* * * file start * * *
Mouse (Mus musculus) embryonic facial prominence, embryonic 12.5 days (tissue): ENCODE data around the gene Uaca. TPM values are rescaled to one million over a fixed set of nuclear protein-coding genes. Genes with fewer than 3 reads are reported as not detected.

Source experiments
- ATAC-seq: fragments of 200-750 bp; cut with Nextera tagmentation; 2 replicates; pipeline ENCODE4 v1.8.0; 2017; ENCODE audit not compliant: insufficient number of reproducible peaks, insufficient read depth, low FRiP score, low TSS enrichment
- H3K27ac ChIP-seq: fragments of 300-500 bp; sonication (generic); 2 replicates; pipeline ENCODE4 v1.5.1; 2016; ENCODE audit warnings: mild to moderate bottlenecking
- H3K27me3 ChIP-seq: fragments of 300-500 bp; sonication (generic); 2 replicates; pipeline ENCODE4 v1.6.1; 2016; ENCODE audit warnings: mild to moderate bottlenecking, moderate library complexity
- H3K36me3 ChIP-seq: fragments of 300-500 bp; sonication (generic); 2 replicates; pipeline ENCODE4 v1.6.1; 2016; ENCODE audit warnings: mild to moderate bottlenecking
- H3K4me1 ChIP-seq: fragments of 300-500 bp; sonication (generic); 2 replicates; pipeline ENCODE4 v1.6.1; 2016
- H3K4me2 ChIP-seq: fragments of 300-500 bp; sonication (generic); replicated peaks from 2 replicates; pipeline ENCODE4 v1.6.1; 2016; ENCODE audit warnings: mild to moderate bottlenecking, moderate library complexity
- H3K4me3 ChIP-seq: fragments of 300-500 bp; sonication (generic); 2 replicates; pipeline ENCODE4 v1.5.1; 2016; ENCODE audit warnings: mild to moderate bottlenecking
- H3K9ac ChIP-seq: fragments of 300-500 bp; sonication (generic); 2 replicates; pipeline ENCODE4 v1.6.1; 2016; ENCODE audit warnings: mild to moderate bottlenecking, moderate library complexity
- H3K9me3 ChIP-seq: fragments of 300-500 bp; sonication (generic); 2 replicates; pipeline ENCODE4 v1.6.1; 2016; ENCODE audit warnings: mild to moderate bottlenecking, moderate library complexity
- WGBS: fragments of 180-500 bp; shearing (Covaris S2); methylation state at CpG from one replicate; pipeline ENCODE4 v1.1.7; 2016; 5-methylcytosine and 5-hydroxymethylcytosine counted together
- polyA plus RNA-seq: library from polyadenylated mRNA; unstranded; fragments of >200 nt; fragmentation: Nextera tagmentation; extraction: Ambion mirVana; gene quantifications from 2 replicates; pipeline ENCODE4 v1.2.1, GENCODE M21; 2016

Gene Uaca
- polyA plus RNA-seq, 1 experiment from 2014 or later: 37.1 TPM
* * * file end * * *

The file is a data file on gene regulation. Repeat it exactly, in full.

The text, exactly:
Mouse (Mus musculus) embryonic facial prominence, embryonic 12.5 days (tissue): ENCODE data around the gene Uaca. TPM values are rescaled to one million over a fixed set of nuclear protein-coding genes. Genes with fewer than 3 reads are reported as not detected.

Source experiments
- ATAC-seq: fragments of 200-750 bp; cut with Nextera tagmentation; 2 replicates; pipeline ENCODE4 v1.8.0; 2017; ENCODE audit not compliant: insufficient number of reproducible peaks, insufficient read depth, low FRiP score, low TSS enrichment
- H3K27ac ChIP-seq: fragments of 300-500 bp; sonication (generic); 2 replicates; pipeline ENCODE4 v1.5.1; 2016; ENCODE audit warnings: mild to moderate bottlenecking
- H3K27me3 ChIP-seq: fragments of 300-500 bp; sonication (generic); 2 replicates; pipeline ENCODE4 v1.6.1; 2016; ENCODE audit warnings: mild to moderate bottlenecking, moderate library complexity
- H3K36me3 ChIP-seq: fragments of 300-500 bp; sonication (generic); 2 replicates; pipeline ENCODE4 v1.6.1; 2016; ENCODE audit warnings: mild to moderate bottlenecking
- H3K4me1 ChIP-seq: fragments of 300-500 bp; sonication (generic); 2 replicates; pipeline ENCODE4 v1.6.1; 2016
- H3K4me2 ChIP-seq: fragments of 300-500 bp; sonication (generic); replicated peaks from 2 replicates; pipeline ENCODE4 v1.6.1; 2016; ENCODE audit warnings: mild to moderate bottlenecking, moderate library complexity
- H3K4me3 ChIP-seq: fragments of 300-500 bp; sonication (generic); 2 replicates; pipeline ENCODE4 v1.5.1; 2016; ENCODE audit warnings: mild to moderate bottlenecking
- H3K9ac ChIP-seq: fragments of 300-500 bp; sonication (generic); 2 replicates; pipeline ENCODE4 v1.6.1; 2016; ENCODE audit warnings: mild to moderate bottlenecking, moderate library complexity
- H3K9me3 ChIP-seq: fragments of 300-500 bp; sonication (generic); 2 replicates; pipeline ENCODE4 v1.6.1; 2016; ENCODE audit warnings: mild to moderate bottlenecking, moderate library complexity
- WGBS: fragments of 180-500 bp; shearing (Covaris S2); methylation state at CpG from one replicate; pipeline ENCODE4 v1.1.7; 2016; 5-methylcytosine and 5-hydroxymethylcytosine counted together
- polyA plus RNA-seq: library from polyadenylated mRNA; unstranded; fragments of >200 nt; fragmentation: Nextera tagmentation; extraction: Ambion mirVana; gene quantifications from 2 replicates; pipeline ENCODE4 v1.2.1, GENCODE M21; 2016

Gene Uaca
- polyA plus RNA-seq, 1 experiment from 2014 or later: 37.1 TPM